If Woodfield does become an academy, the Governing Body would continue the current position where parent and staff governors collectively constitute a majority of the Governors– so those groups with the most interest in the success of the school every single day have the majority of representation on the Governing Body.What is an academy and how is it different?An Academy is an independent state school, funded directly from central government rather than through the local authority. An academy has several differences from a community school, including:· Being responsible for its land and buildings;· Freedom from the requirement to follow the National Curriculum;· Being the employer of its staff;· Receiving its share of the funding that is retained by the local authority for maintained schools, and having the responsibility for providing those services; and· Being part of a new charitable organisation (the Academy Trust) that would have responsibility for the academy. The Governors of the Academy would be the directors and trustees of this Trust.Some of these responsibilities are already held by Foundation and Voluntary-Aided Schools who, for example, own their land and buildings and employ their staff.The rationale for exploring academy status
The rationale for exploring academy status is that:1. Academies have greater independence to make decisions in the best interests of their students. This includes gaining the responsibility for some services currently provided by the Council, such as school improvement.2. The national and local context is encouraging academy status, and an increasing number of outstanding schools locally and nationally have decided that academy status benefits students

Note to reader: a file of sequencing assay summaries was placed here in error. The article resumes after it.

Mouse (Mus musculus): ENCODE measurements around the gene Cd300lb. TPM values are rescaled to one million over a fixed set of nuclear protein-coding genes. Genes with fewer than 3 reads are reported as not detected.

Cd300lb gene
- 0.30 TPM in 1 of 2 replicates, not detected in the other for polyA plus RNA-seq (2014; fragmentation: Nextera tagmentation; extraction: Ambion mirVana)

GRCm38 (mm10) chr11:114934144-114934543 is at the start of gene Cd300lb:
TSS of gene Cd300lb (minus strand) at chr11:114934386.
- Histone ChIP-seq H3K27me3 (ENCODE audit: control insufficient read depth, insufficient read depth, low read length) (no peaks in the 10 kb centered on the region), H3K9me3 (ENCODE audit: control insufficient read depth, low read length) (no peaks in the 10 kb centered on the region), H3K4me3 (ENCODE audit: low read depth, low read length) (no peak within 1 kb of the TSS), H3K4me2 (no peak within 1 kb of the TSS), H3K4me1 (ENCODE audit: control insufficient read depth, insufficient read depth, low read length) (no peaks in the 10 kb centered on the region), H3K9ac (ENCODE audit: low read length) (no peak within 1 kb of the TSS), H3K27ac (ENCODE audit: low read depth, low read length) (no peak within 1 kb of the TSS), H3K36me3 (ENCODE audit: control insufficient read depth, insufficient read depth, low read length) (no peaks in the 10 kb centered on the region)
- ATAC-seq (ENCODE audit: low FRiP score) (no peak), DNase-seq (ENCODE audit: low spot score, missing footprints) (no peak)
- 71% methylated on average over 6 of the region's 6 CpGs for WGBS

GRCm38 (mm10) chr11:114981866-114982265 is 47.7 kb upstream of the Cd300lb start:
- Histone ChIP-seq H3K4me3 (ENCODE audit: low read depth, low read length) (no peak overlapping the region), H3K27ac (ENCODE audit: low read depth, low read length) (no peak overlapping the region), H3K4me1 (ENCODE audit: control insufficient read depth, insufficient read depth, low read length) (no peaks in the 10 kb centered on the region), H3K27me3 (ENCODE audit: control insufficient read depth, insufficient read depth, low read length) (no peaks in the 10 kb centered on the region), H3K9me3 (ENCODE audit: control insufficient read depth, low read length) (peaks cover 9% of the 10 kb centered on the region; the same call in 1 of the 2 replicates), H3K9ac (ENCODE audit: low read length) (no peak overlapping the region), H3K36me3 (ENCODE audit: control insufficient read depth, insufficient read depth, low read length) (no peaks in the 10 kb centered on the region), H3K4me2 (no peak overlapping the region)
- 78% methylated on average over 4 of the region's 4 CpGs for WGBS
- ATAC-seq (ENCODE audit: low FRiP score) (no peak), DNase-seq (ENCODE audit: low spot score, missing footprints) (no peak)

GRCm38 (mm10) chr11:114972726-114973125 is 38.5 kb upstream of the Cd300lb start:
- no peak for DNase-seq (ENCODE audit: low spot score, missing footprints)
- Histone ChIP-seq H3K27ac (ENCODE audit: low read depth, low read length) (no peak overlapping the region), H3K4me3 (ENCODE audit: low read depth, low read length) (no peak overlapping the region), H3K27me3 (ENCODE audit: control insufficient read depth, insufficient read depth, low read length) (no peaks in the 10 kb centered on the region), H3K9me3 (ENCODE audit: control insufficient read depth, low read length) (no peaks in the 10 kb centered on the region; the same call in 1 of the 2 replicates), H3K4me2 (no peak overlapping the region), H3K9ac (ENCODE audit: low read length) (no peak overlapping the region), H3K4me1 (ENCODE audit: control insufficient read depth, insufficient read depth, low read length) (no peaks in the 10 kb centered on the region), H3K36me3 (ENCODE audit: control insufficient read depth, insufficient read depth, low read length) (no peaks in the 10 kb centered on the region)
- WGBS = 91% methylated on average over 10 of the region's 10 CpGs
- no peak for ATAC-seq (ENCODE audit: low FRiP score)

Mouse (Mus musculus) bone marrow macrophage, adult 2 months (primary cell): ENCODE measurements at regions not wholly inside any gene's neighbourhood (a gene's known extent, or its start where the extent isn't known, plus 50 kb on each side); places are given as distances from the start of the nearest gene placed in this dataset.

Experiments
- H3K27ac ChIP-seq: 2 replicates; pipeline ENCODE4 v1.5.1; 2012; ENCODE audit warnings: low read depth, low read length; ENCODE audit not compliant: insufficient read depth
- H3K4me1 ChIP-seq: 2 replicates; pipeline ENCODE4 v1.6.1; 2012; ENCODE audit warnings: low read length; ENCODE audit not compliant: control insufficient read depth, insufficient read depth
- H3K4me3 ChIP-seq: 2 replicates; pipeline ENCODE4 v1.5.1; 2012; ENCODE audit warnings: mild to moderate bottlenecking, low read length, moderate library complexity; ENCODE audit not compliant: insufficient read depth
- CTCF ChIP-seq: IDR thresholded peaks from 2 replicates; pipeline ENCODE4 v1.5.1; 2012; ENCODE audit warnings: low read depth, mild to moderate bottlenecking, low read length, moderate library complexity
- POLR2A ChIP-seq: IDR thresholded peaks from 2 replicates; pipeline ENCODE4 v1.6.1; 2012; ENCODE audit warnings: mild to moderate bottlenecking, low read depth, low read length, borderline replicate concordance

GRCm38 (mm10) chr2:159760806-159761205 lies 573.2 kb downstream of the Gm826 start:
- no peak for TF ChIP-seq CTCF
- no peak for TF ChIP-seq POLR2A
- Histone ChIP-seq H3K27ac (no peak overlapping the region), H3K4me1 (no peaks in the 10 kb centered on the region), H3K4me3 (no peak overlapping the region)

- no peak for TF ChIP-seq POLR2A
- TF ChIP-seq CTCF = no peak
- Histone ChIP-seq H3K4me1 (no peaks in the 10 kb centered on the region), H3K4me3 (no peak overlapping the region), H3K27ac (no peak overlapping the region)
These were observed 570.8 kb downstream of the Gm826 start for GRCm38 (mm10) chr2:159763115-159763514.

What are the arguments for and against converting?While different people will see different issues as being potential arguments ‘for’ or ‘against’ becoming an academy, the following table outlines some of the arguments in favour of or against conversion.
In favour of conversion Against conversion Increased autonomy to make decisions in students’ best interests, including responsibility for some additional services which are currently provided by the local authority Loss of the local authority as a ‘safety net’, including for some buildings issues Academy status has support from all main political parties and the political encouragement to become an academy seems likely to continue irrespective of the outcome of the next election A fear that academy status represents the fragmentation, or privatisation, of state education. The school could protect and continue its ethos, including by ensuring that most Governors are parents or staff Concerns that academies can employ future new staff on different terms and conditions to the current staff.
Where can I find further information? How can I have my say?
More detailed Questions and Answers about what academy status would mean are available on the school website (www.woodfield.brent.sch.uk) or from the school office.Further information is also available on the Department for Education website (www.education.gov.uk/academies) or through an internet search of ‘academy status’.You can have your say by:· Email – firstname.lastname@example.org· Post – Woodfield School, Glenwood Avenue, Kingsbury, NW9 7LYOpportunities have been arranged for parents and staff to meet Governors and hear more about the issues.